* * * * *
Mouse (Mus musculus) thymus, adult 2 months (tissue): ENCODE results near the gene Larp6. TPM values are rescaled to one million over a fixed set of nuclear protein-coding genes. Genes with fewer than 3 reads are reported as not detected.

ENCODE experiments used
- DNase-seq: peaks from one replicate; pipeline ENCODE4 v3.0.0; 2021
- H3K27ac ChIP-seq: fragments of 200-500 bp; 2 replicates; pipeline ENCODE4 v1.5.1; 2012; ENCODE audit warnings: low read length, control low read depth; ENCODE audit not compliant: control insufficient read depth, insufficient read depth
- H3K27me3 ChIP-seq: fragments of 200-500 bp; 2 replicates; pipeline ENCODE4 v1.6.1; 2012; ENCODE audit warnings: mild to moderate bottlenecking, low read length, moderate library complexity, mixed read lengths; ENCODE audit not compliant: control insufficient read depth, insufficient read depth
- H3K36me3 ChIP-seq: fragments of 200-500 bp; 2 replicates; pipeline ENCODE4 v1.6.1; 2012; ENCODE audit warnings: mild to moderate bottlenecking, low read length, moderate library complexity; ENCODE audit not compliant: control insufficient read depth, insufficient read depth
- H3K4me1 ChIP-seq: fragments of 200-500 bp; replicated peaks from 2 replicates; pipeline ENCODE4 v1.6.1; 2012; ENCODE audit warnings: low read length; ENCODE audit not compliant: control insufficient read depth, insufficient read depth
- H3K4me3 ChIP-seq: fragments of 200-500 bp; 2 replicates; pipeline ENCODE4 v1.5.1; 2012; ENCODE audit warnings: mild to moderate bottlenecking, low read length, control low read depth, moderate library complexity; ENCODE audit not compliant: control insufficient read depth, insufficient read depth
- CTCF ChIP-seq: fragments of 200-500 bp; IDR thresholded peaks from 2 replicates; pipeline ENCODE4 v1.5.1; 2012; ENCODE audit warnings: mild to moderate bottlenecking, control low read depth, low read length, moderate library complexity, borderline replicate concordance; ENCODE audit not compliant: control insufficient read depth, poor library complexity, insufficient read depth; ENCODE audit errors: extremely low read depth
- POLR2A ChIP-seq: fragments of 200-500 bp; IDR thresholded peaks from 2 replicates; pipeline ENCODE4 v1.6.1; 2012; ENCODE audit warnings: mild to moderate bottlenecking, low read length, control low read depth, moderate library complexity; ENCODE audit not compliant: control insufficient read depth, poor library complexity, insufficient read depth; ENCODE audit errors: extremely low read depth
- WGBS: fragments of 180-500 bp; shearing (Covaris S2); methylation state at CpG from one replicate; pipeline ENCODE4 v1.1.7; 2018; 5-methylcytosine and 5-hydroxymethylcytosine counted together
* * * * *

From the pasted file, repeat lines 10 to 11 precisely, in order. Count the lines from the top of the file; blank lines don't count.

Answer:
- POLR2A ChIP-seq: fragments of 200-500 bp; IDR thresholded peaks from 2 replicates; pipeline ENCODE4 v1.6.1; 2012; ENCODE audit warnings: mild to moderate bottlenecking, low read length, control low read depth, moderate library complexity; ENCODE audit not compliant: control insufficient read depth, poor library complexity, insufficient read depth; ENCODE audit errors: extremely low read depth
- WGBS: fragments of 180-500 bp; shearing (Covaris S2); methylation state at CpG from one replicate; pipeline ENCODE4 v1.1.7; 2018; 5-methylcytosine and 5-hydroxymethylcytosine counted together